One of the odder measures in today’s Budget is this (from George Osborne’s speech)
In principle, it is welcome.
I explained here that self-employed workers are favourably treated for tax purposes, that a worker’s status as self-employment delivers very valuable benefits to her engager, and that personal service companies are abused to denude the Government of much needed tax revenues and workers of valuable employment law rights.
The curiosity is why it is confined to public sector employers?
But this reasoning is not particular to the public sector. Everyone, surely, has a responsibility to ensure that the people working for them are paying the right tax?
The abuse is far from public-sector specific. Indeed I argued here that the private sector is the environment in which the behaviour has its most destructive impacts – of distorting competition and destroying ‘good’ businesses. And the types of environment in which it is most likely to be seen are in the private sector:
This Select Committee report, too, suggests that personal service companies are most often used in the private sector. And Government has already tackled public sector abuse through this Procurement Policy Note.
But of course, everything has a reason.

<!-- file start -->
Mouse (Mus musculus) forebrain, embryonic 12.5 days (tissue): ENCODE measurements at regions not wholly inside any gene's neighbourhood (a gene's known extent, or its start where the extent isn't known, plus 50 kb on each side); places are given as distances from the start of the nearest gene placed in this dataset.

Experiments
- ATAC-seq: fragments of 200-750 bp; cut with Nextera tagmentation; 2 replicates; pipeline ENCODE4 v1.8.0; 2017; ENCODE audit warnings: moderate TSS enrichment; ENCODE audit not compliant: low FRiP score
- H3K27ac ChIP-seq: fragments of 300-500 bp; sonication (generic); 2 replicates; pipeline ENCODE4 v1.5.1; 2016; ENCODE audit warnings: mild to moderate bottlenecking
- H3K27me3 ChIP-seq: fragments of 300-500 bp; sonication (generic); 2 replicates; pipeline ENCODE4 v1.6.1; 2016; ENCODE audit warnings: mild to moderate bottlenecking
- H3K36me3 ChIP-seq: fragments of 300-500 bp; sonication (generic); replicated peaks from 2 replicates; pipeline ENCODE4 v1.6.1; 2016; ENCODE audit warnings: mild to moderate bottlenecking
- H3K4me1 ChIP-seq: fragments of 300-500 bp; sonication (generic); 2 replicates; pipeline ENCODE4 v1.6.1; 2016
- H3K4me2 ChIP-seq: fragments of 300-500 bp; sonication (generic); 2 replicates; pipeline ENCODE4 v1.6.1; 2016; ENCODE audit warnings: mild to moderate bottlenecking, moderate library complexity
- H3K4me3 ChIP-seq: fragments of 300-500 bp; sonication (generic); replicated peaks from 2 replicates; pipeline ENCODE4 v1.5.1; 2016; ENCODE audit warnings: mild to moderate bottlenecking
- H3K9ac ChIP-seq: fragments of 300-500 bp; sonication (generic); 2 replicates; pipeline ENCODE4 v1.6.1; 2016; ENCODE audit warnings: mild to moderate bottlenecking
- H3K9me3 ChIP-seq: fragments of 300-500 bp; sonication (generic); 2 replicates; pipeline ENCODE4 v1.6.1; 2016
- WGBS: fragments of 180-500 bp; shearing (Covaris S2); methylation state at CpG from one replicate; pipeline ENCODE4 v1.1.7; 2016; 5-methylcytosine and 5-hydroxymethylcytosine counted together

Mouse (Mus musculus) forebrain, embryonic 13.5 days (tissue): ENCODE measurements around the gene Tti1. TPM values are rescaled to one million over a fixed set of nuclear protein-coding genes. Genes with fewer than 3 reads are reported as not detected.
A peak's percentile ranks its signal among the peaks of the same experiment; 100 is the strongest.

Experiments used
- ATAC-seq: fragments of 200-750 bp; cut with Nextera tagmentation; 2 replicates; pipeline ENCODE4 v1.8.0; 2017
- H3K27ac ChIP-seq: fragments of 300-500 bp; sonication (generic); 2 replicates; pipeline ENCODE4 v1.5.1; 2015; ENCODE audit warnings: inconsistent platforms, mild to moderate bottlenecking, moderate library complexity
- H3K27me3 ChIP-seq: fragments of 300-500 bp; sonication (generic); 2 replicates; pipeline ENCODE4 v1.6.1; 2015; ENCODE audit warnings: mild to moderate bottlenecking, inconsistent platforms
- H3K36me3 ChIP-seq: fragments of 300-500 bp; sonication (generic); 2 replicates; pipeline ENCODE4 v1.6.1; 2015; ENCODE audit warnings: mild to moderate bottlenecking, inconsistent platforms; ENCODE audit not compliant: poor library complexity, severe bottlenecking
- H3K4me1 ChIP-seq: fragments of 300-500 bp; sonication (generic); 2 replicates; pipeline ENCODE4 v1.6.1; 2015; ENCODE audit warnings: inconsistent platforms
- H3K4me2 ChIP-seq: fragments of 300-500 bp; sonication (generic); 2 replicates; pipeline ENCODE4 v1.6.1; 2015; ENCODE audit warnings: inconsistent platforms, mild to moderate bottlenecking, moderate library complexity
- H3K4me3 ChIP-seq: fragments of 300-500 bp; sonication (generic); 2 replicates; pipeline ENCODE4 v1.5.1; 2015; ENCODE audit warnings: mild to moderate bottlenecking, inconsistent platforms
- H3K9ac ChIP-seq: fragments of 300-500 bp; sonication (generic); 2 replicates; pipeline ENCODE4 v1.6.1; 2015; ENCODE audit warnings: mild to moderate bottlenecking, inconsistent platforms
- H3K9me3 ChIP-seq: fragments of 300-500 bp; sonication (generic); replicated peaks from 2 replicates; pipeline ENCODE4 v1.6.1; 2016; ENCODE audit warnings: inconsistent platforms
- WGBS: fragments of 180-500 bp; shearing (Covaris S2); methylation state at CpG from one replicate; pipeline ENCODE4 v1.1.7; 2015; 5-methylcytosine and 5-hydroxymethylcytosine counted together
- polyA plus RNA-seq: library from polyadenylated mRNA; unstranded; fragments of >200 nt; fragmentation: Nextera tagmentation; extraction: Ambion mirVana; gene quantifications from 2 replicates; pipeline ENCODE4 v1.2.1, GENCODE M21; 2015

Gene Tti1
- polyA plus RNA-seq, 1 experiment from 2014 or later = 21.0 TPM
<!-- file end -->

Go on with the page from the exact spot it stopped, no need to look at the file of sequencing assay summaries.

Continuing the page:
What we do know is that it will put the public sector at a competitive disadvantage compared with the private sector. It will be difficult for public sector organisations to engage workers on a self-employed basis: they will bear the risk of getting wrong the assessment that a worker is self-employed. They will be driven to engage workers on an employed basis to avoid that risk – and this will increase their wage bill by up to 13.8%. The private sector will continue to be able to transfer that risk to the worker – or his personal service company. The private sector will, in effect, be able to buy the same worker for 13.8% less.
Why might this result be desired?
I can think of only one explanation.
Were you wanting to shrink the State; to force more outsourcing; to pass public money to big outsourcing companies… you might tilt the playing field. You might do this.Follow @jolyonmaugham